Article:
By default, Material surfaces use shadows to indicate edges. Other methods can be used to indicate edges, such as:
Edges must create sufficient contrast between surfaces (by meeting or exceeding accessible contrast ratios) for them to be seen as separate from one another.
Without showing edges, it’s unclear if this image contains one or more surfaces.
Contrasting surface fills provide enough contrast to make it clear that this image has two surfaces.
When a surface overlaps another surface, either partially or completely, it indicates that the two surfaces occupy different elevations (but not the degree, or amount, of difference between them). Surfaces at higher elevations appear in front of those at lower elevations, meaning they are positioned at different elevations along the z-axis. Surfaces may overlap one another by default, or become overlapped as a result of motion that changes their position in the UI.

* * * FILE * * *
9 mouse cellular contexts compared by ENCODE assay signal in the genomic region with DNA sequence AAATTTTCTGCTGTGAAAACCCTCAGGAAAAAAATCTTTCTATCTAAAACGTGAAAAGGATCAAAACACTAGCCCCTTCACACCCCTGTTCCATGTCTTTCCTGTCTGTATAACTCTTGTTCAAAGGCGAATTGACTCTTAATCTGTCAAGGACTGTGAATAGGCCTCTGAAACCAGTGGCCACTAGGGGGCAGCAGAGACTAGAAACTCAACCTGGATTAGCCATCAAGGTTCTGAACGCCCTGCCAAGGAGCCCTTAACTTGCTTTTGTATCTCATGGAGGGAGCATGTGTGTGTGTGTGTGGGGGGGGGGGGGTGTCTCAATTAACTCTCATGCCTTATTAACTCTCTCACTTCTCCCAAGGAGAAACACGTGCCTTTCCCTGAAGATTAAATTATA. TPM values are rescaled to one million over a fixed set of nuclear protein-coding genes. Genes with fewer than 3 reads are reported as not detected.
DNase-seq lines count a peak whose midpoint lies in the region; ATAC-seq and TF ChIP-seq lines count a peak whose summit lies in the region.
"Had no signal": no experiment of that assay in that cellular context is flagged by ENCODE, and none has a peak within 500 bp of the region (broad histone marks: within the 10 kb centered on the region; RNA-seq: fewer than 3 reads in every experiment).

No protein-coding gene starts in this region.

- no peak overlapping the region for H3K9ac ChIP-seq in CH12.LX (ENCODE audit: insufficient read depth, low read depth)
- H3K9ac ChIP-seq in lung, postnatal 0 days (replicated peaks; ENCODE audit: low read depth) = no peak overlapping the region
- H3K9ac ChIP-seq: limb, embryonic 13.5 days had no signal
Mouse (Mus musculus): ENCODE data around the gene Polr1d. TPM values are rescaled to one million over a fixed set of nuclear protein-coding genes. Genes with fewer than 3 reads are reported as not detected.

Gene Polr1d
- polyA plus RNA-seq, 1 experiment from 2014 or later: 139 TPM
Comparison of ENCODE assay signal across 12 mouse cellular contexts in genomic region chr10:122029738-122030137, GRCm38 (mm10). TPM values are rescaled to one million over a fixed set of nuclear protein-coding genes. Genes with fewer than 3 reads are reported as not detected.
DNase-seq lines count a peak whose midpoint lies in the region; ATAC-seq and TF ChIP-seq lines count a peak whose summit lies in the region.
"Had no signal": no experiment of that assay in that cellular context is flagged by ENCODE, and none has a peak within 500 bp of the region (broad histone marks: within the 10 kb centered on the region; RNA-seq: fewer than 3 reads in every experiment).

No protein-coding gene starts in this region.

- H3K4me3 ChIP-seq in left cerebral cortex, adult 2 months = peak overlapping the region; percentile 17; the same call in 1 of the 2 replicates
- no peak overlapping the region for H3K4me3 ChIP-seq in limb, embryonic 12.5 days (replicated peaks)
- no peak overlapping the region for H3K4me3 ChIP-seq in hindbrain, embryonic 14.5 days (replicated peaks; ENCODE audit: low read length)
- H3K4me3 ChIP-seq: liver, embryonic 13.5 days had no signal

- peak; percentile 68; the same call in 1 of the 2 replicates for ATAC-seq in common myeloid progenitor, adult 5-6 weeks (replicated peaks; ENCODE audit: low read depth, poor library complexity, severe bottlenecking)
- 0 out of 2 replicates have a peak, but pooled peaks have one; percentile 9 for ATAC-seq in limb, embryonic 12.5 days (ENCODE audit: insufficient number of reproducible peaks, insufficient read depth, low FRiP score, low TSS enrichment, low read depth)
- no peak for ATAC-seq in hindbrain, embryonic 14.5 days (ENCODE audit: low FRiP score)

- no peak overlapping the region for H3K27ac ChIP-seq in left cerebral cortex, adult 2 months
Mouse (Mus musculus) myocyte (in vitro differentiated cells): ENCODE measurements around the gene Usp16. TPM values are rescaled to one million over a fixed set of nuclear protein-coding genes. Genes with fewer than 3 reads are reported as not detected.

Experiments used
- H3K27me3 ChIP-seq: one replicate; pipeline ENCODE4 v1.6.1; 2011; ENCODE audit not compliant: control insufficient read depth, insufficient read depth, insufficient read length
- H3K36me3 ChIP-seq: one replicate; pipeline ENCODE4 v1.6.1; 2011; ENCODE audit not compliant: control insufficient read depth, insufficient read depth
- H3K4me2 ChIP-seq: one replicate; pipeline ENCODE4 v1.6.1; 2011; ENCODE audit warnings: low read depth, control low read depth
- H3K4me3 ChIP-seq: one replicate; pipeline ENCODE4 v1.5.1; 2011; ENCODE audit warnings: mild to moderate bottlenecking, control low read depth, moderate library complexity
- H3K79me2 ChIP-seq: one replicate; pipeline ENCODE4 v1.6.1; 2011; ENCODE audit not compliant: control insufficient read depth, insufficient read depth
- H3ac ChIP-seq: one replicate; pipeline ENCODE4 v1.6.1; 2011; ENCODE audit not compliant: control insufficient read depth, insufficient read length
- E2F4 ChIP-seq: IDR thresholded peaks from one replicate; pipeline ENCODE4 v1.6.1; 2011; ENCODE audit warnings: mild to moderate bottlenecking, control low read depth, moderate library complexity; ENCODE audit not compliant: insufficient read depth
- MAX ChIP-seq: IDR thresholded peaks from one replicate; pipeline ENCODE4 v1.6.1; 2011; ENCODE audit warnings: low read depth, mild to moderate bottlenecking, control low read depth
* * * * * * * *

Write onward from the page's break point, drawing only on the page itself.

When surfaces have different opacities or insufficient contrast from one another, it can make it difficult to tell which surface is in front of another. Avoid ambiguous overlap by ensuring surface edges are clearly defined.
The degree of elevation difference between surfaces can be expressed using scrimmed backgrounds, or using shadows.
When the background is scrimmed in a UI, it expresses that the content above it is at a higher elevation. Scrimmed backgrounds express large, but unspecified, amounts of elevation.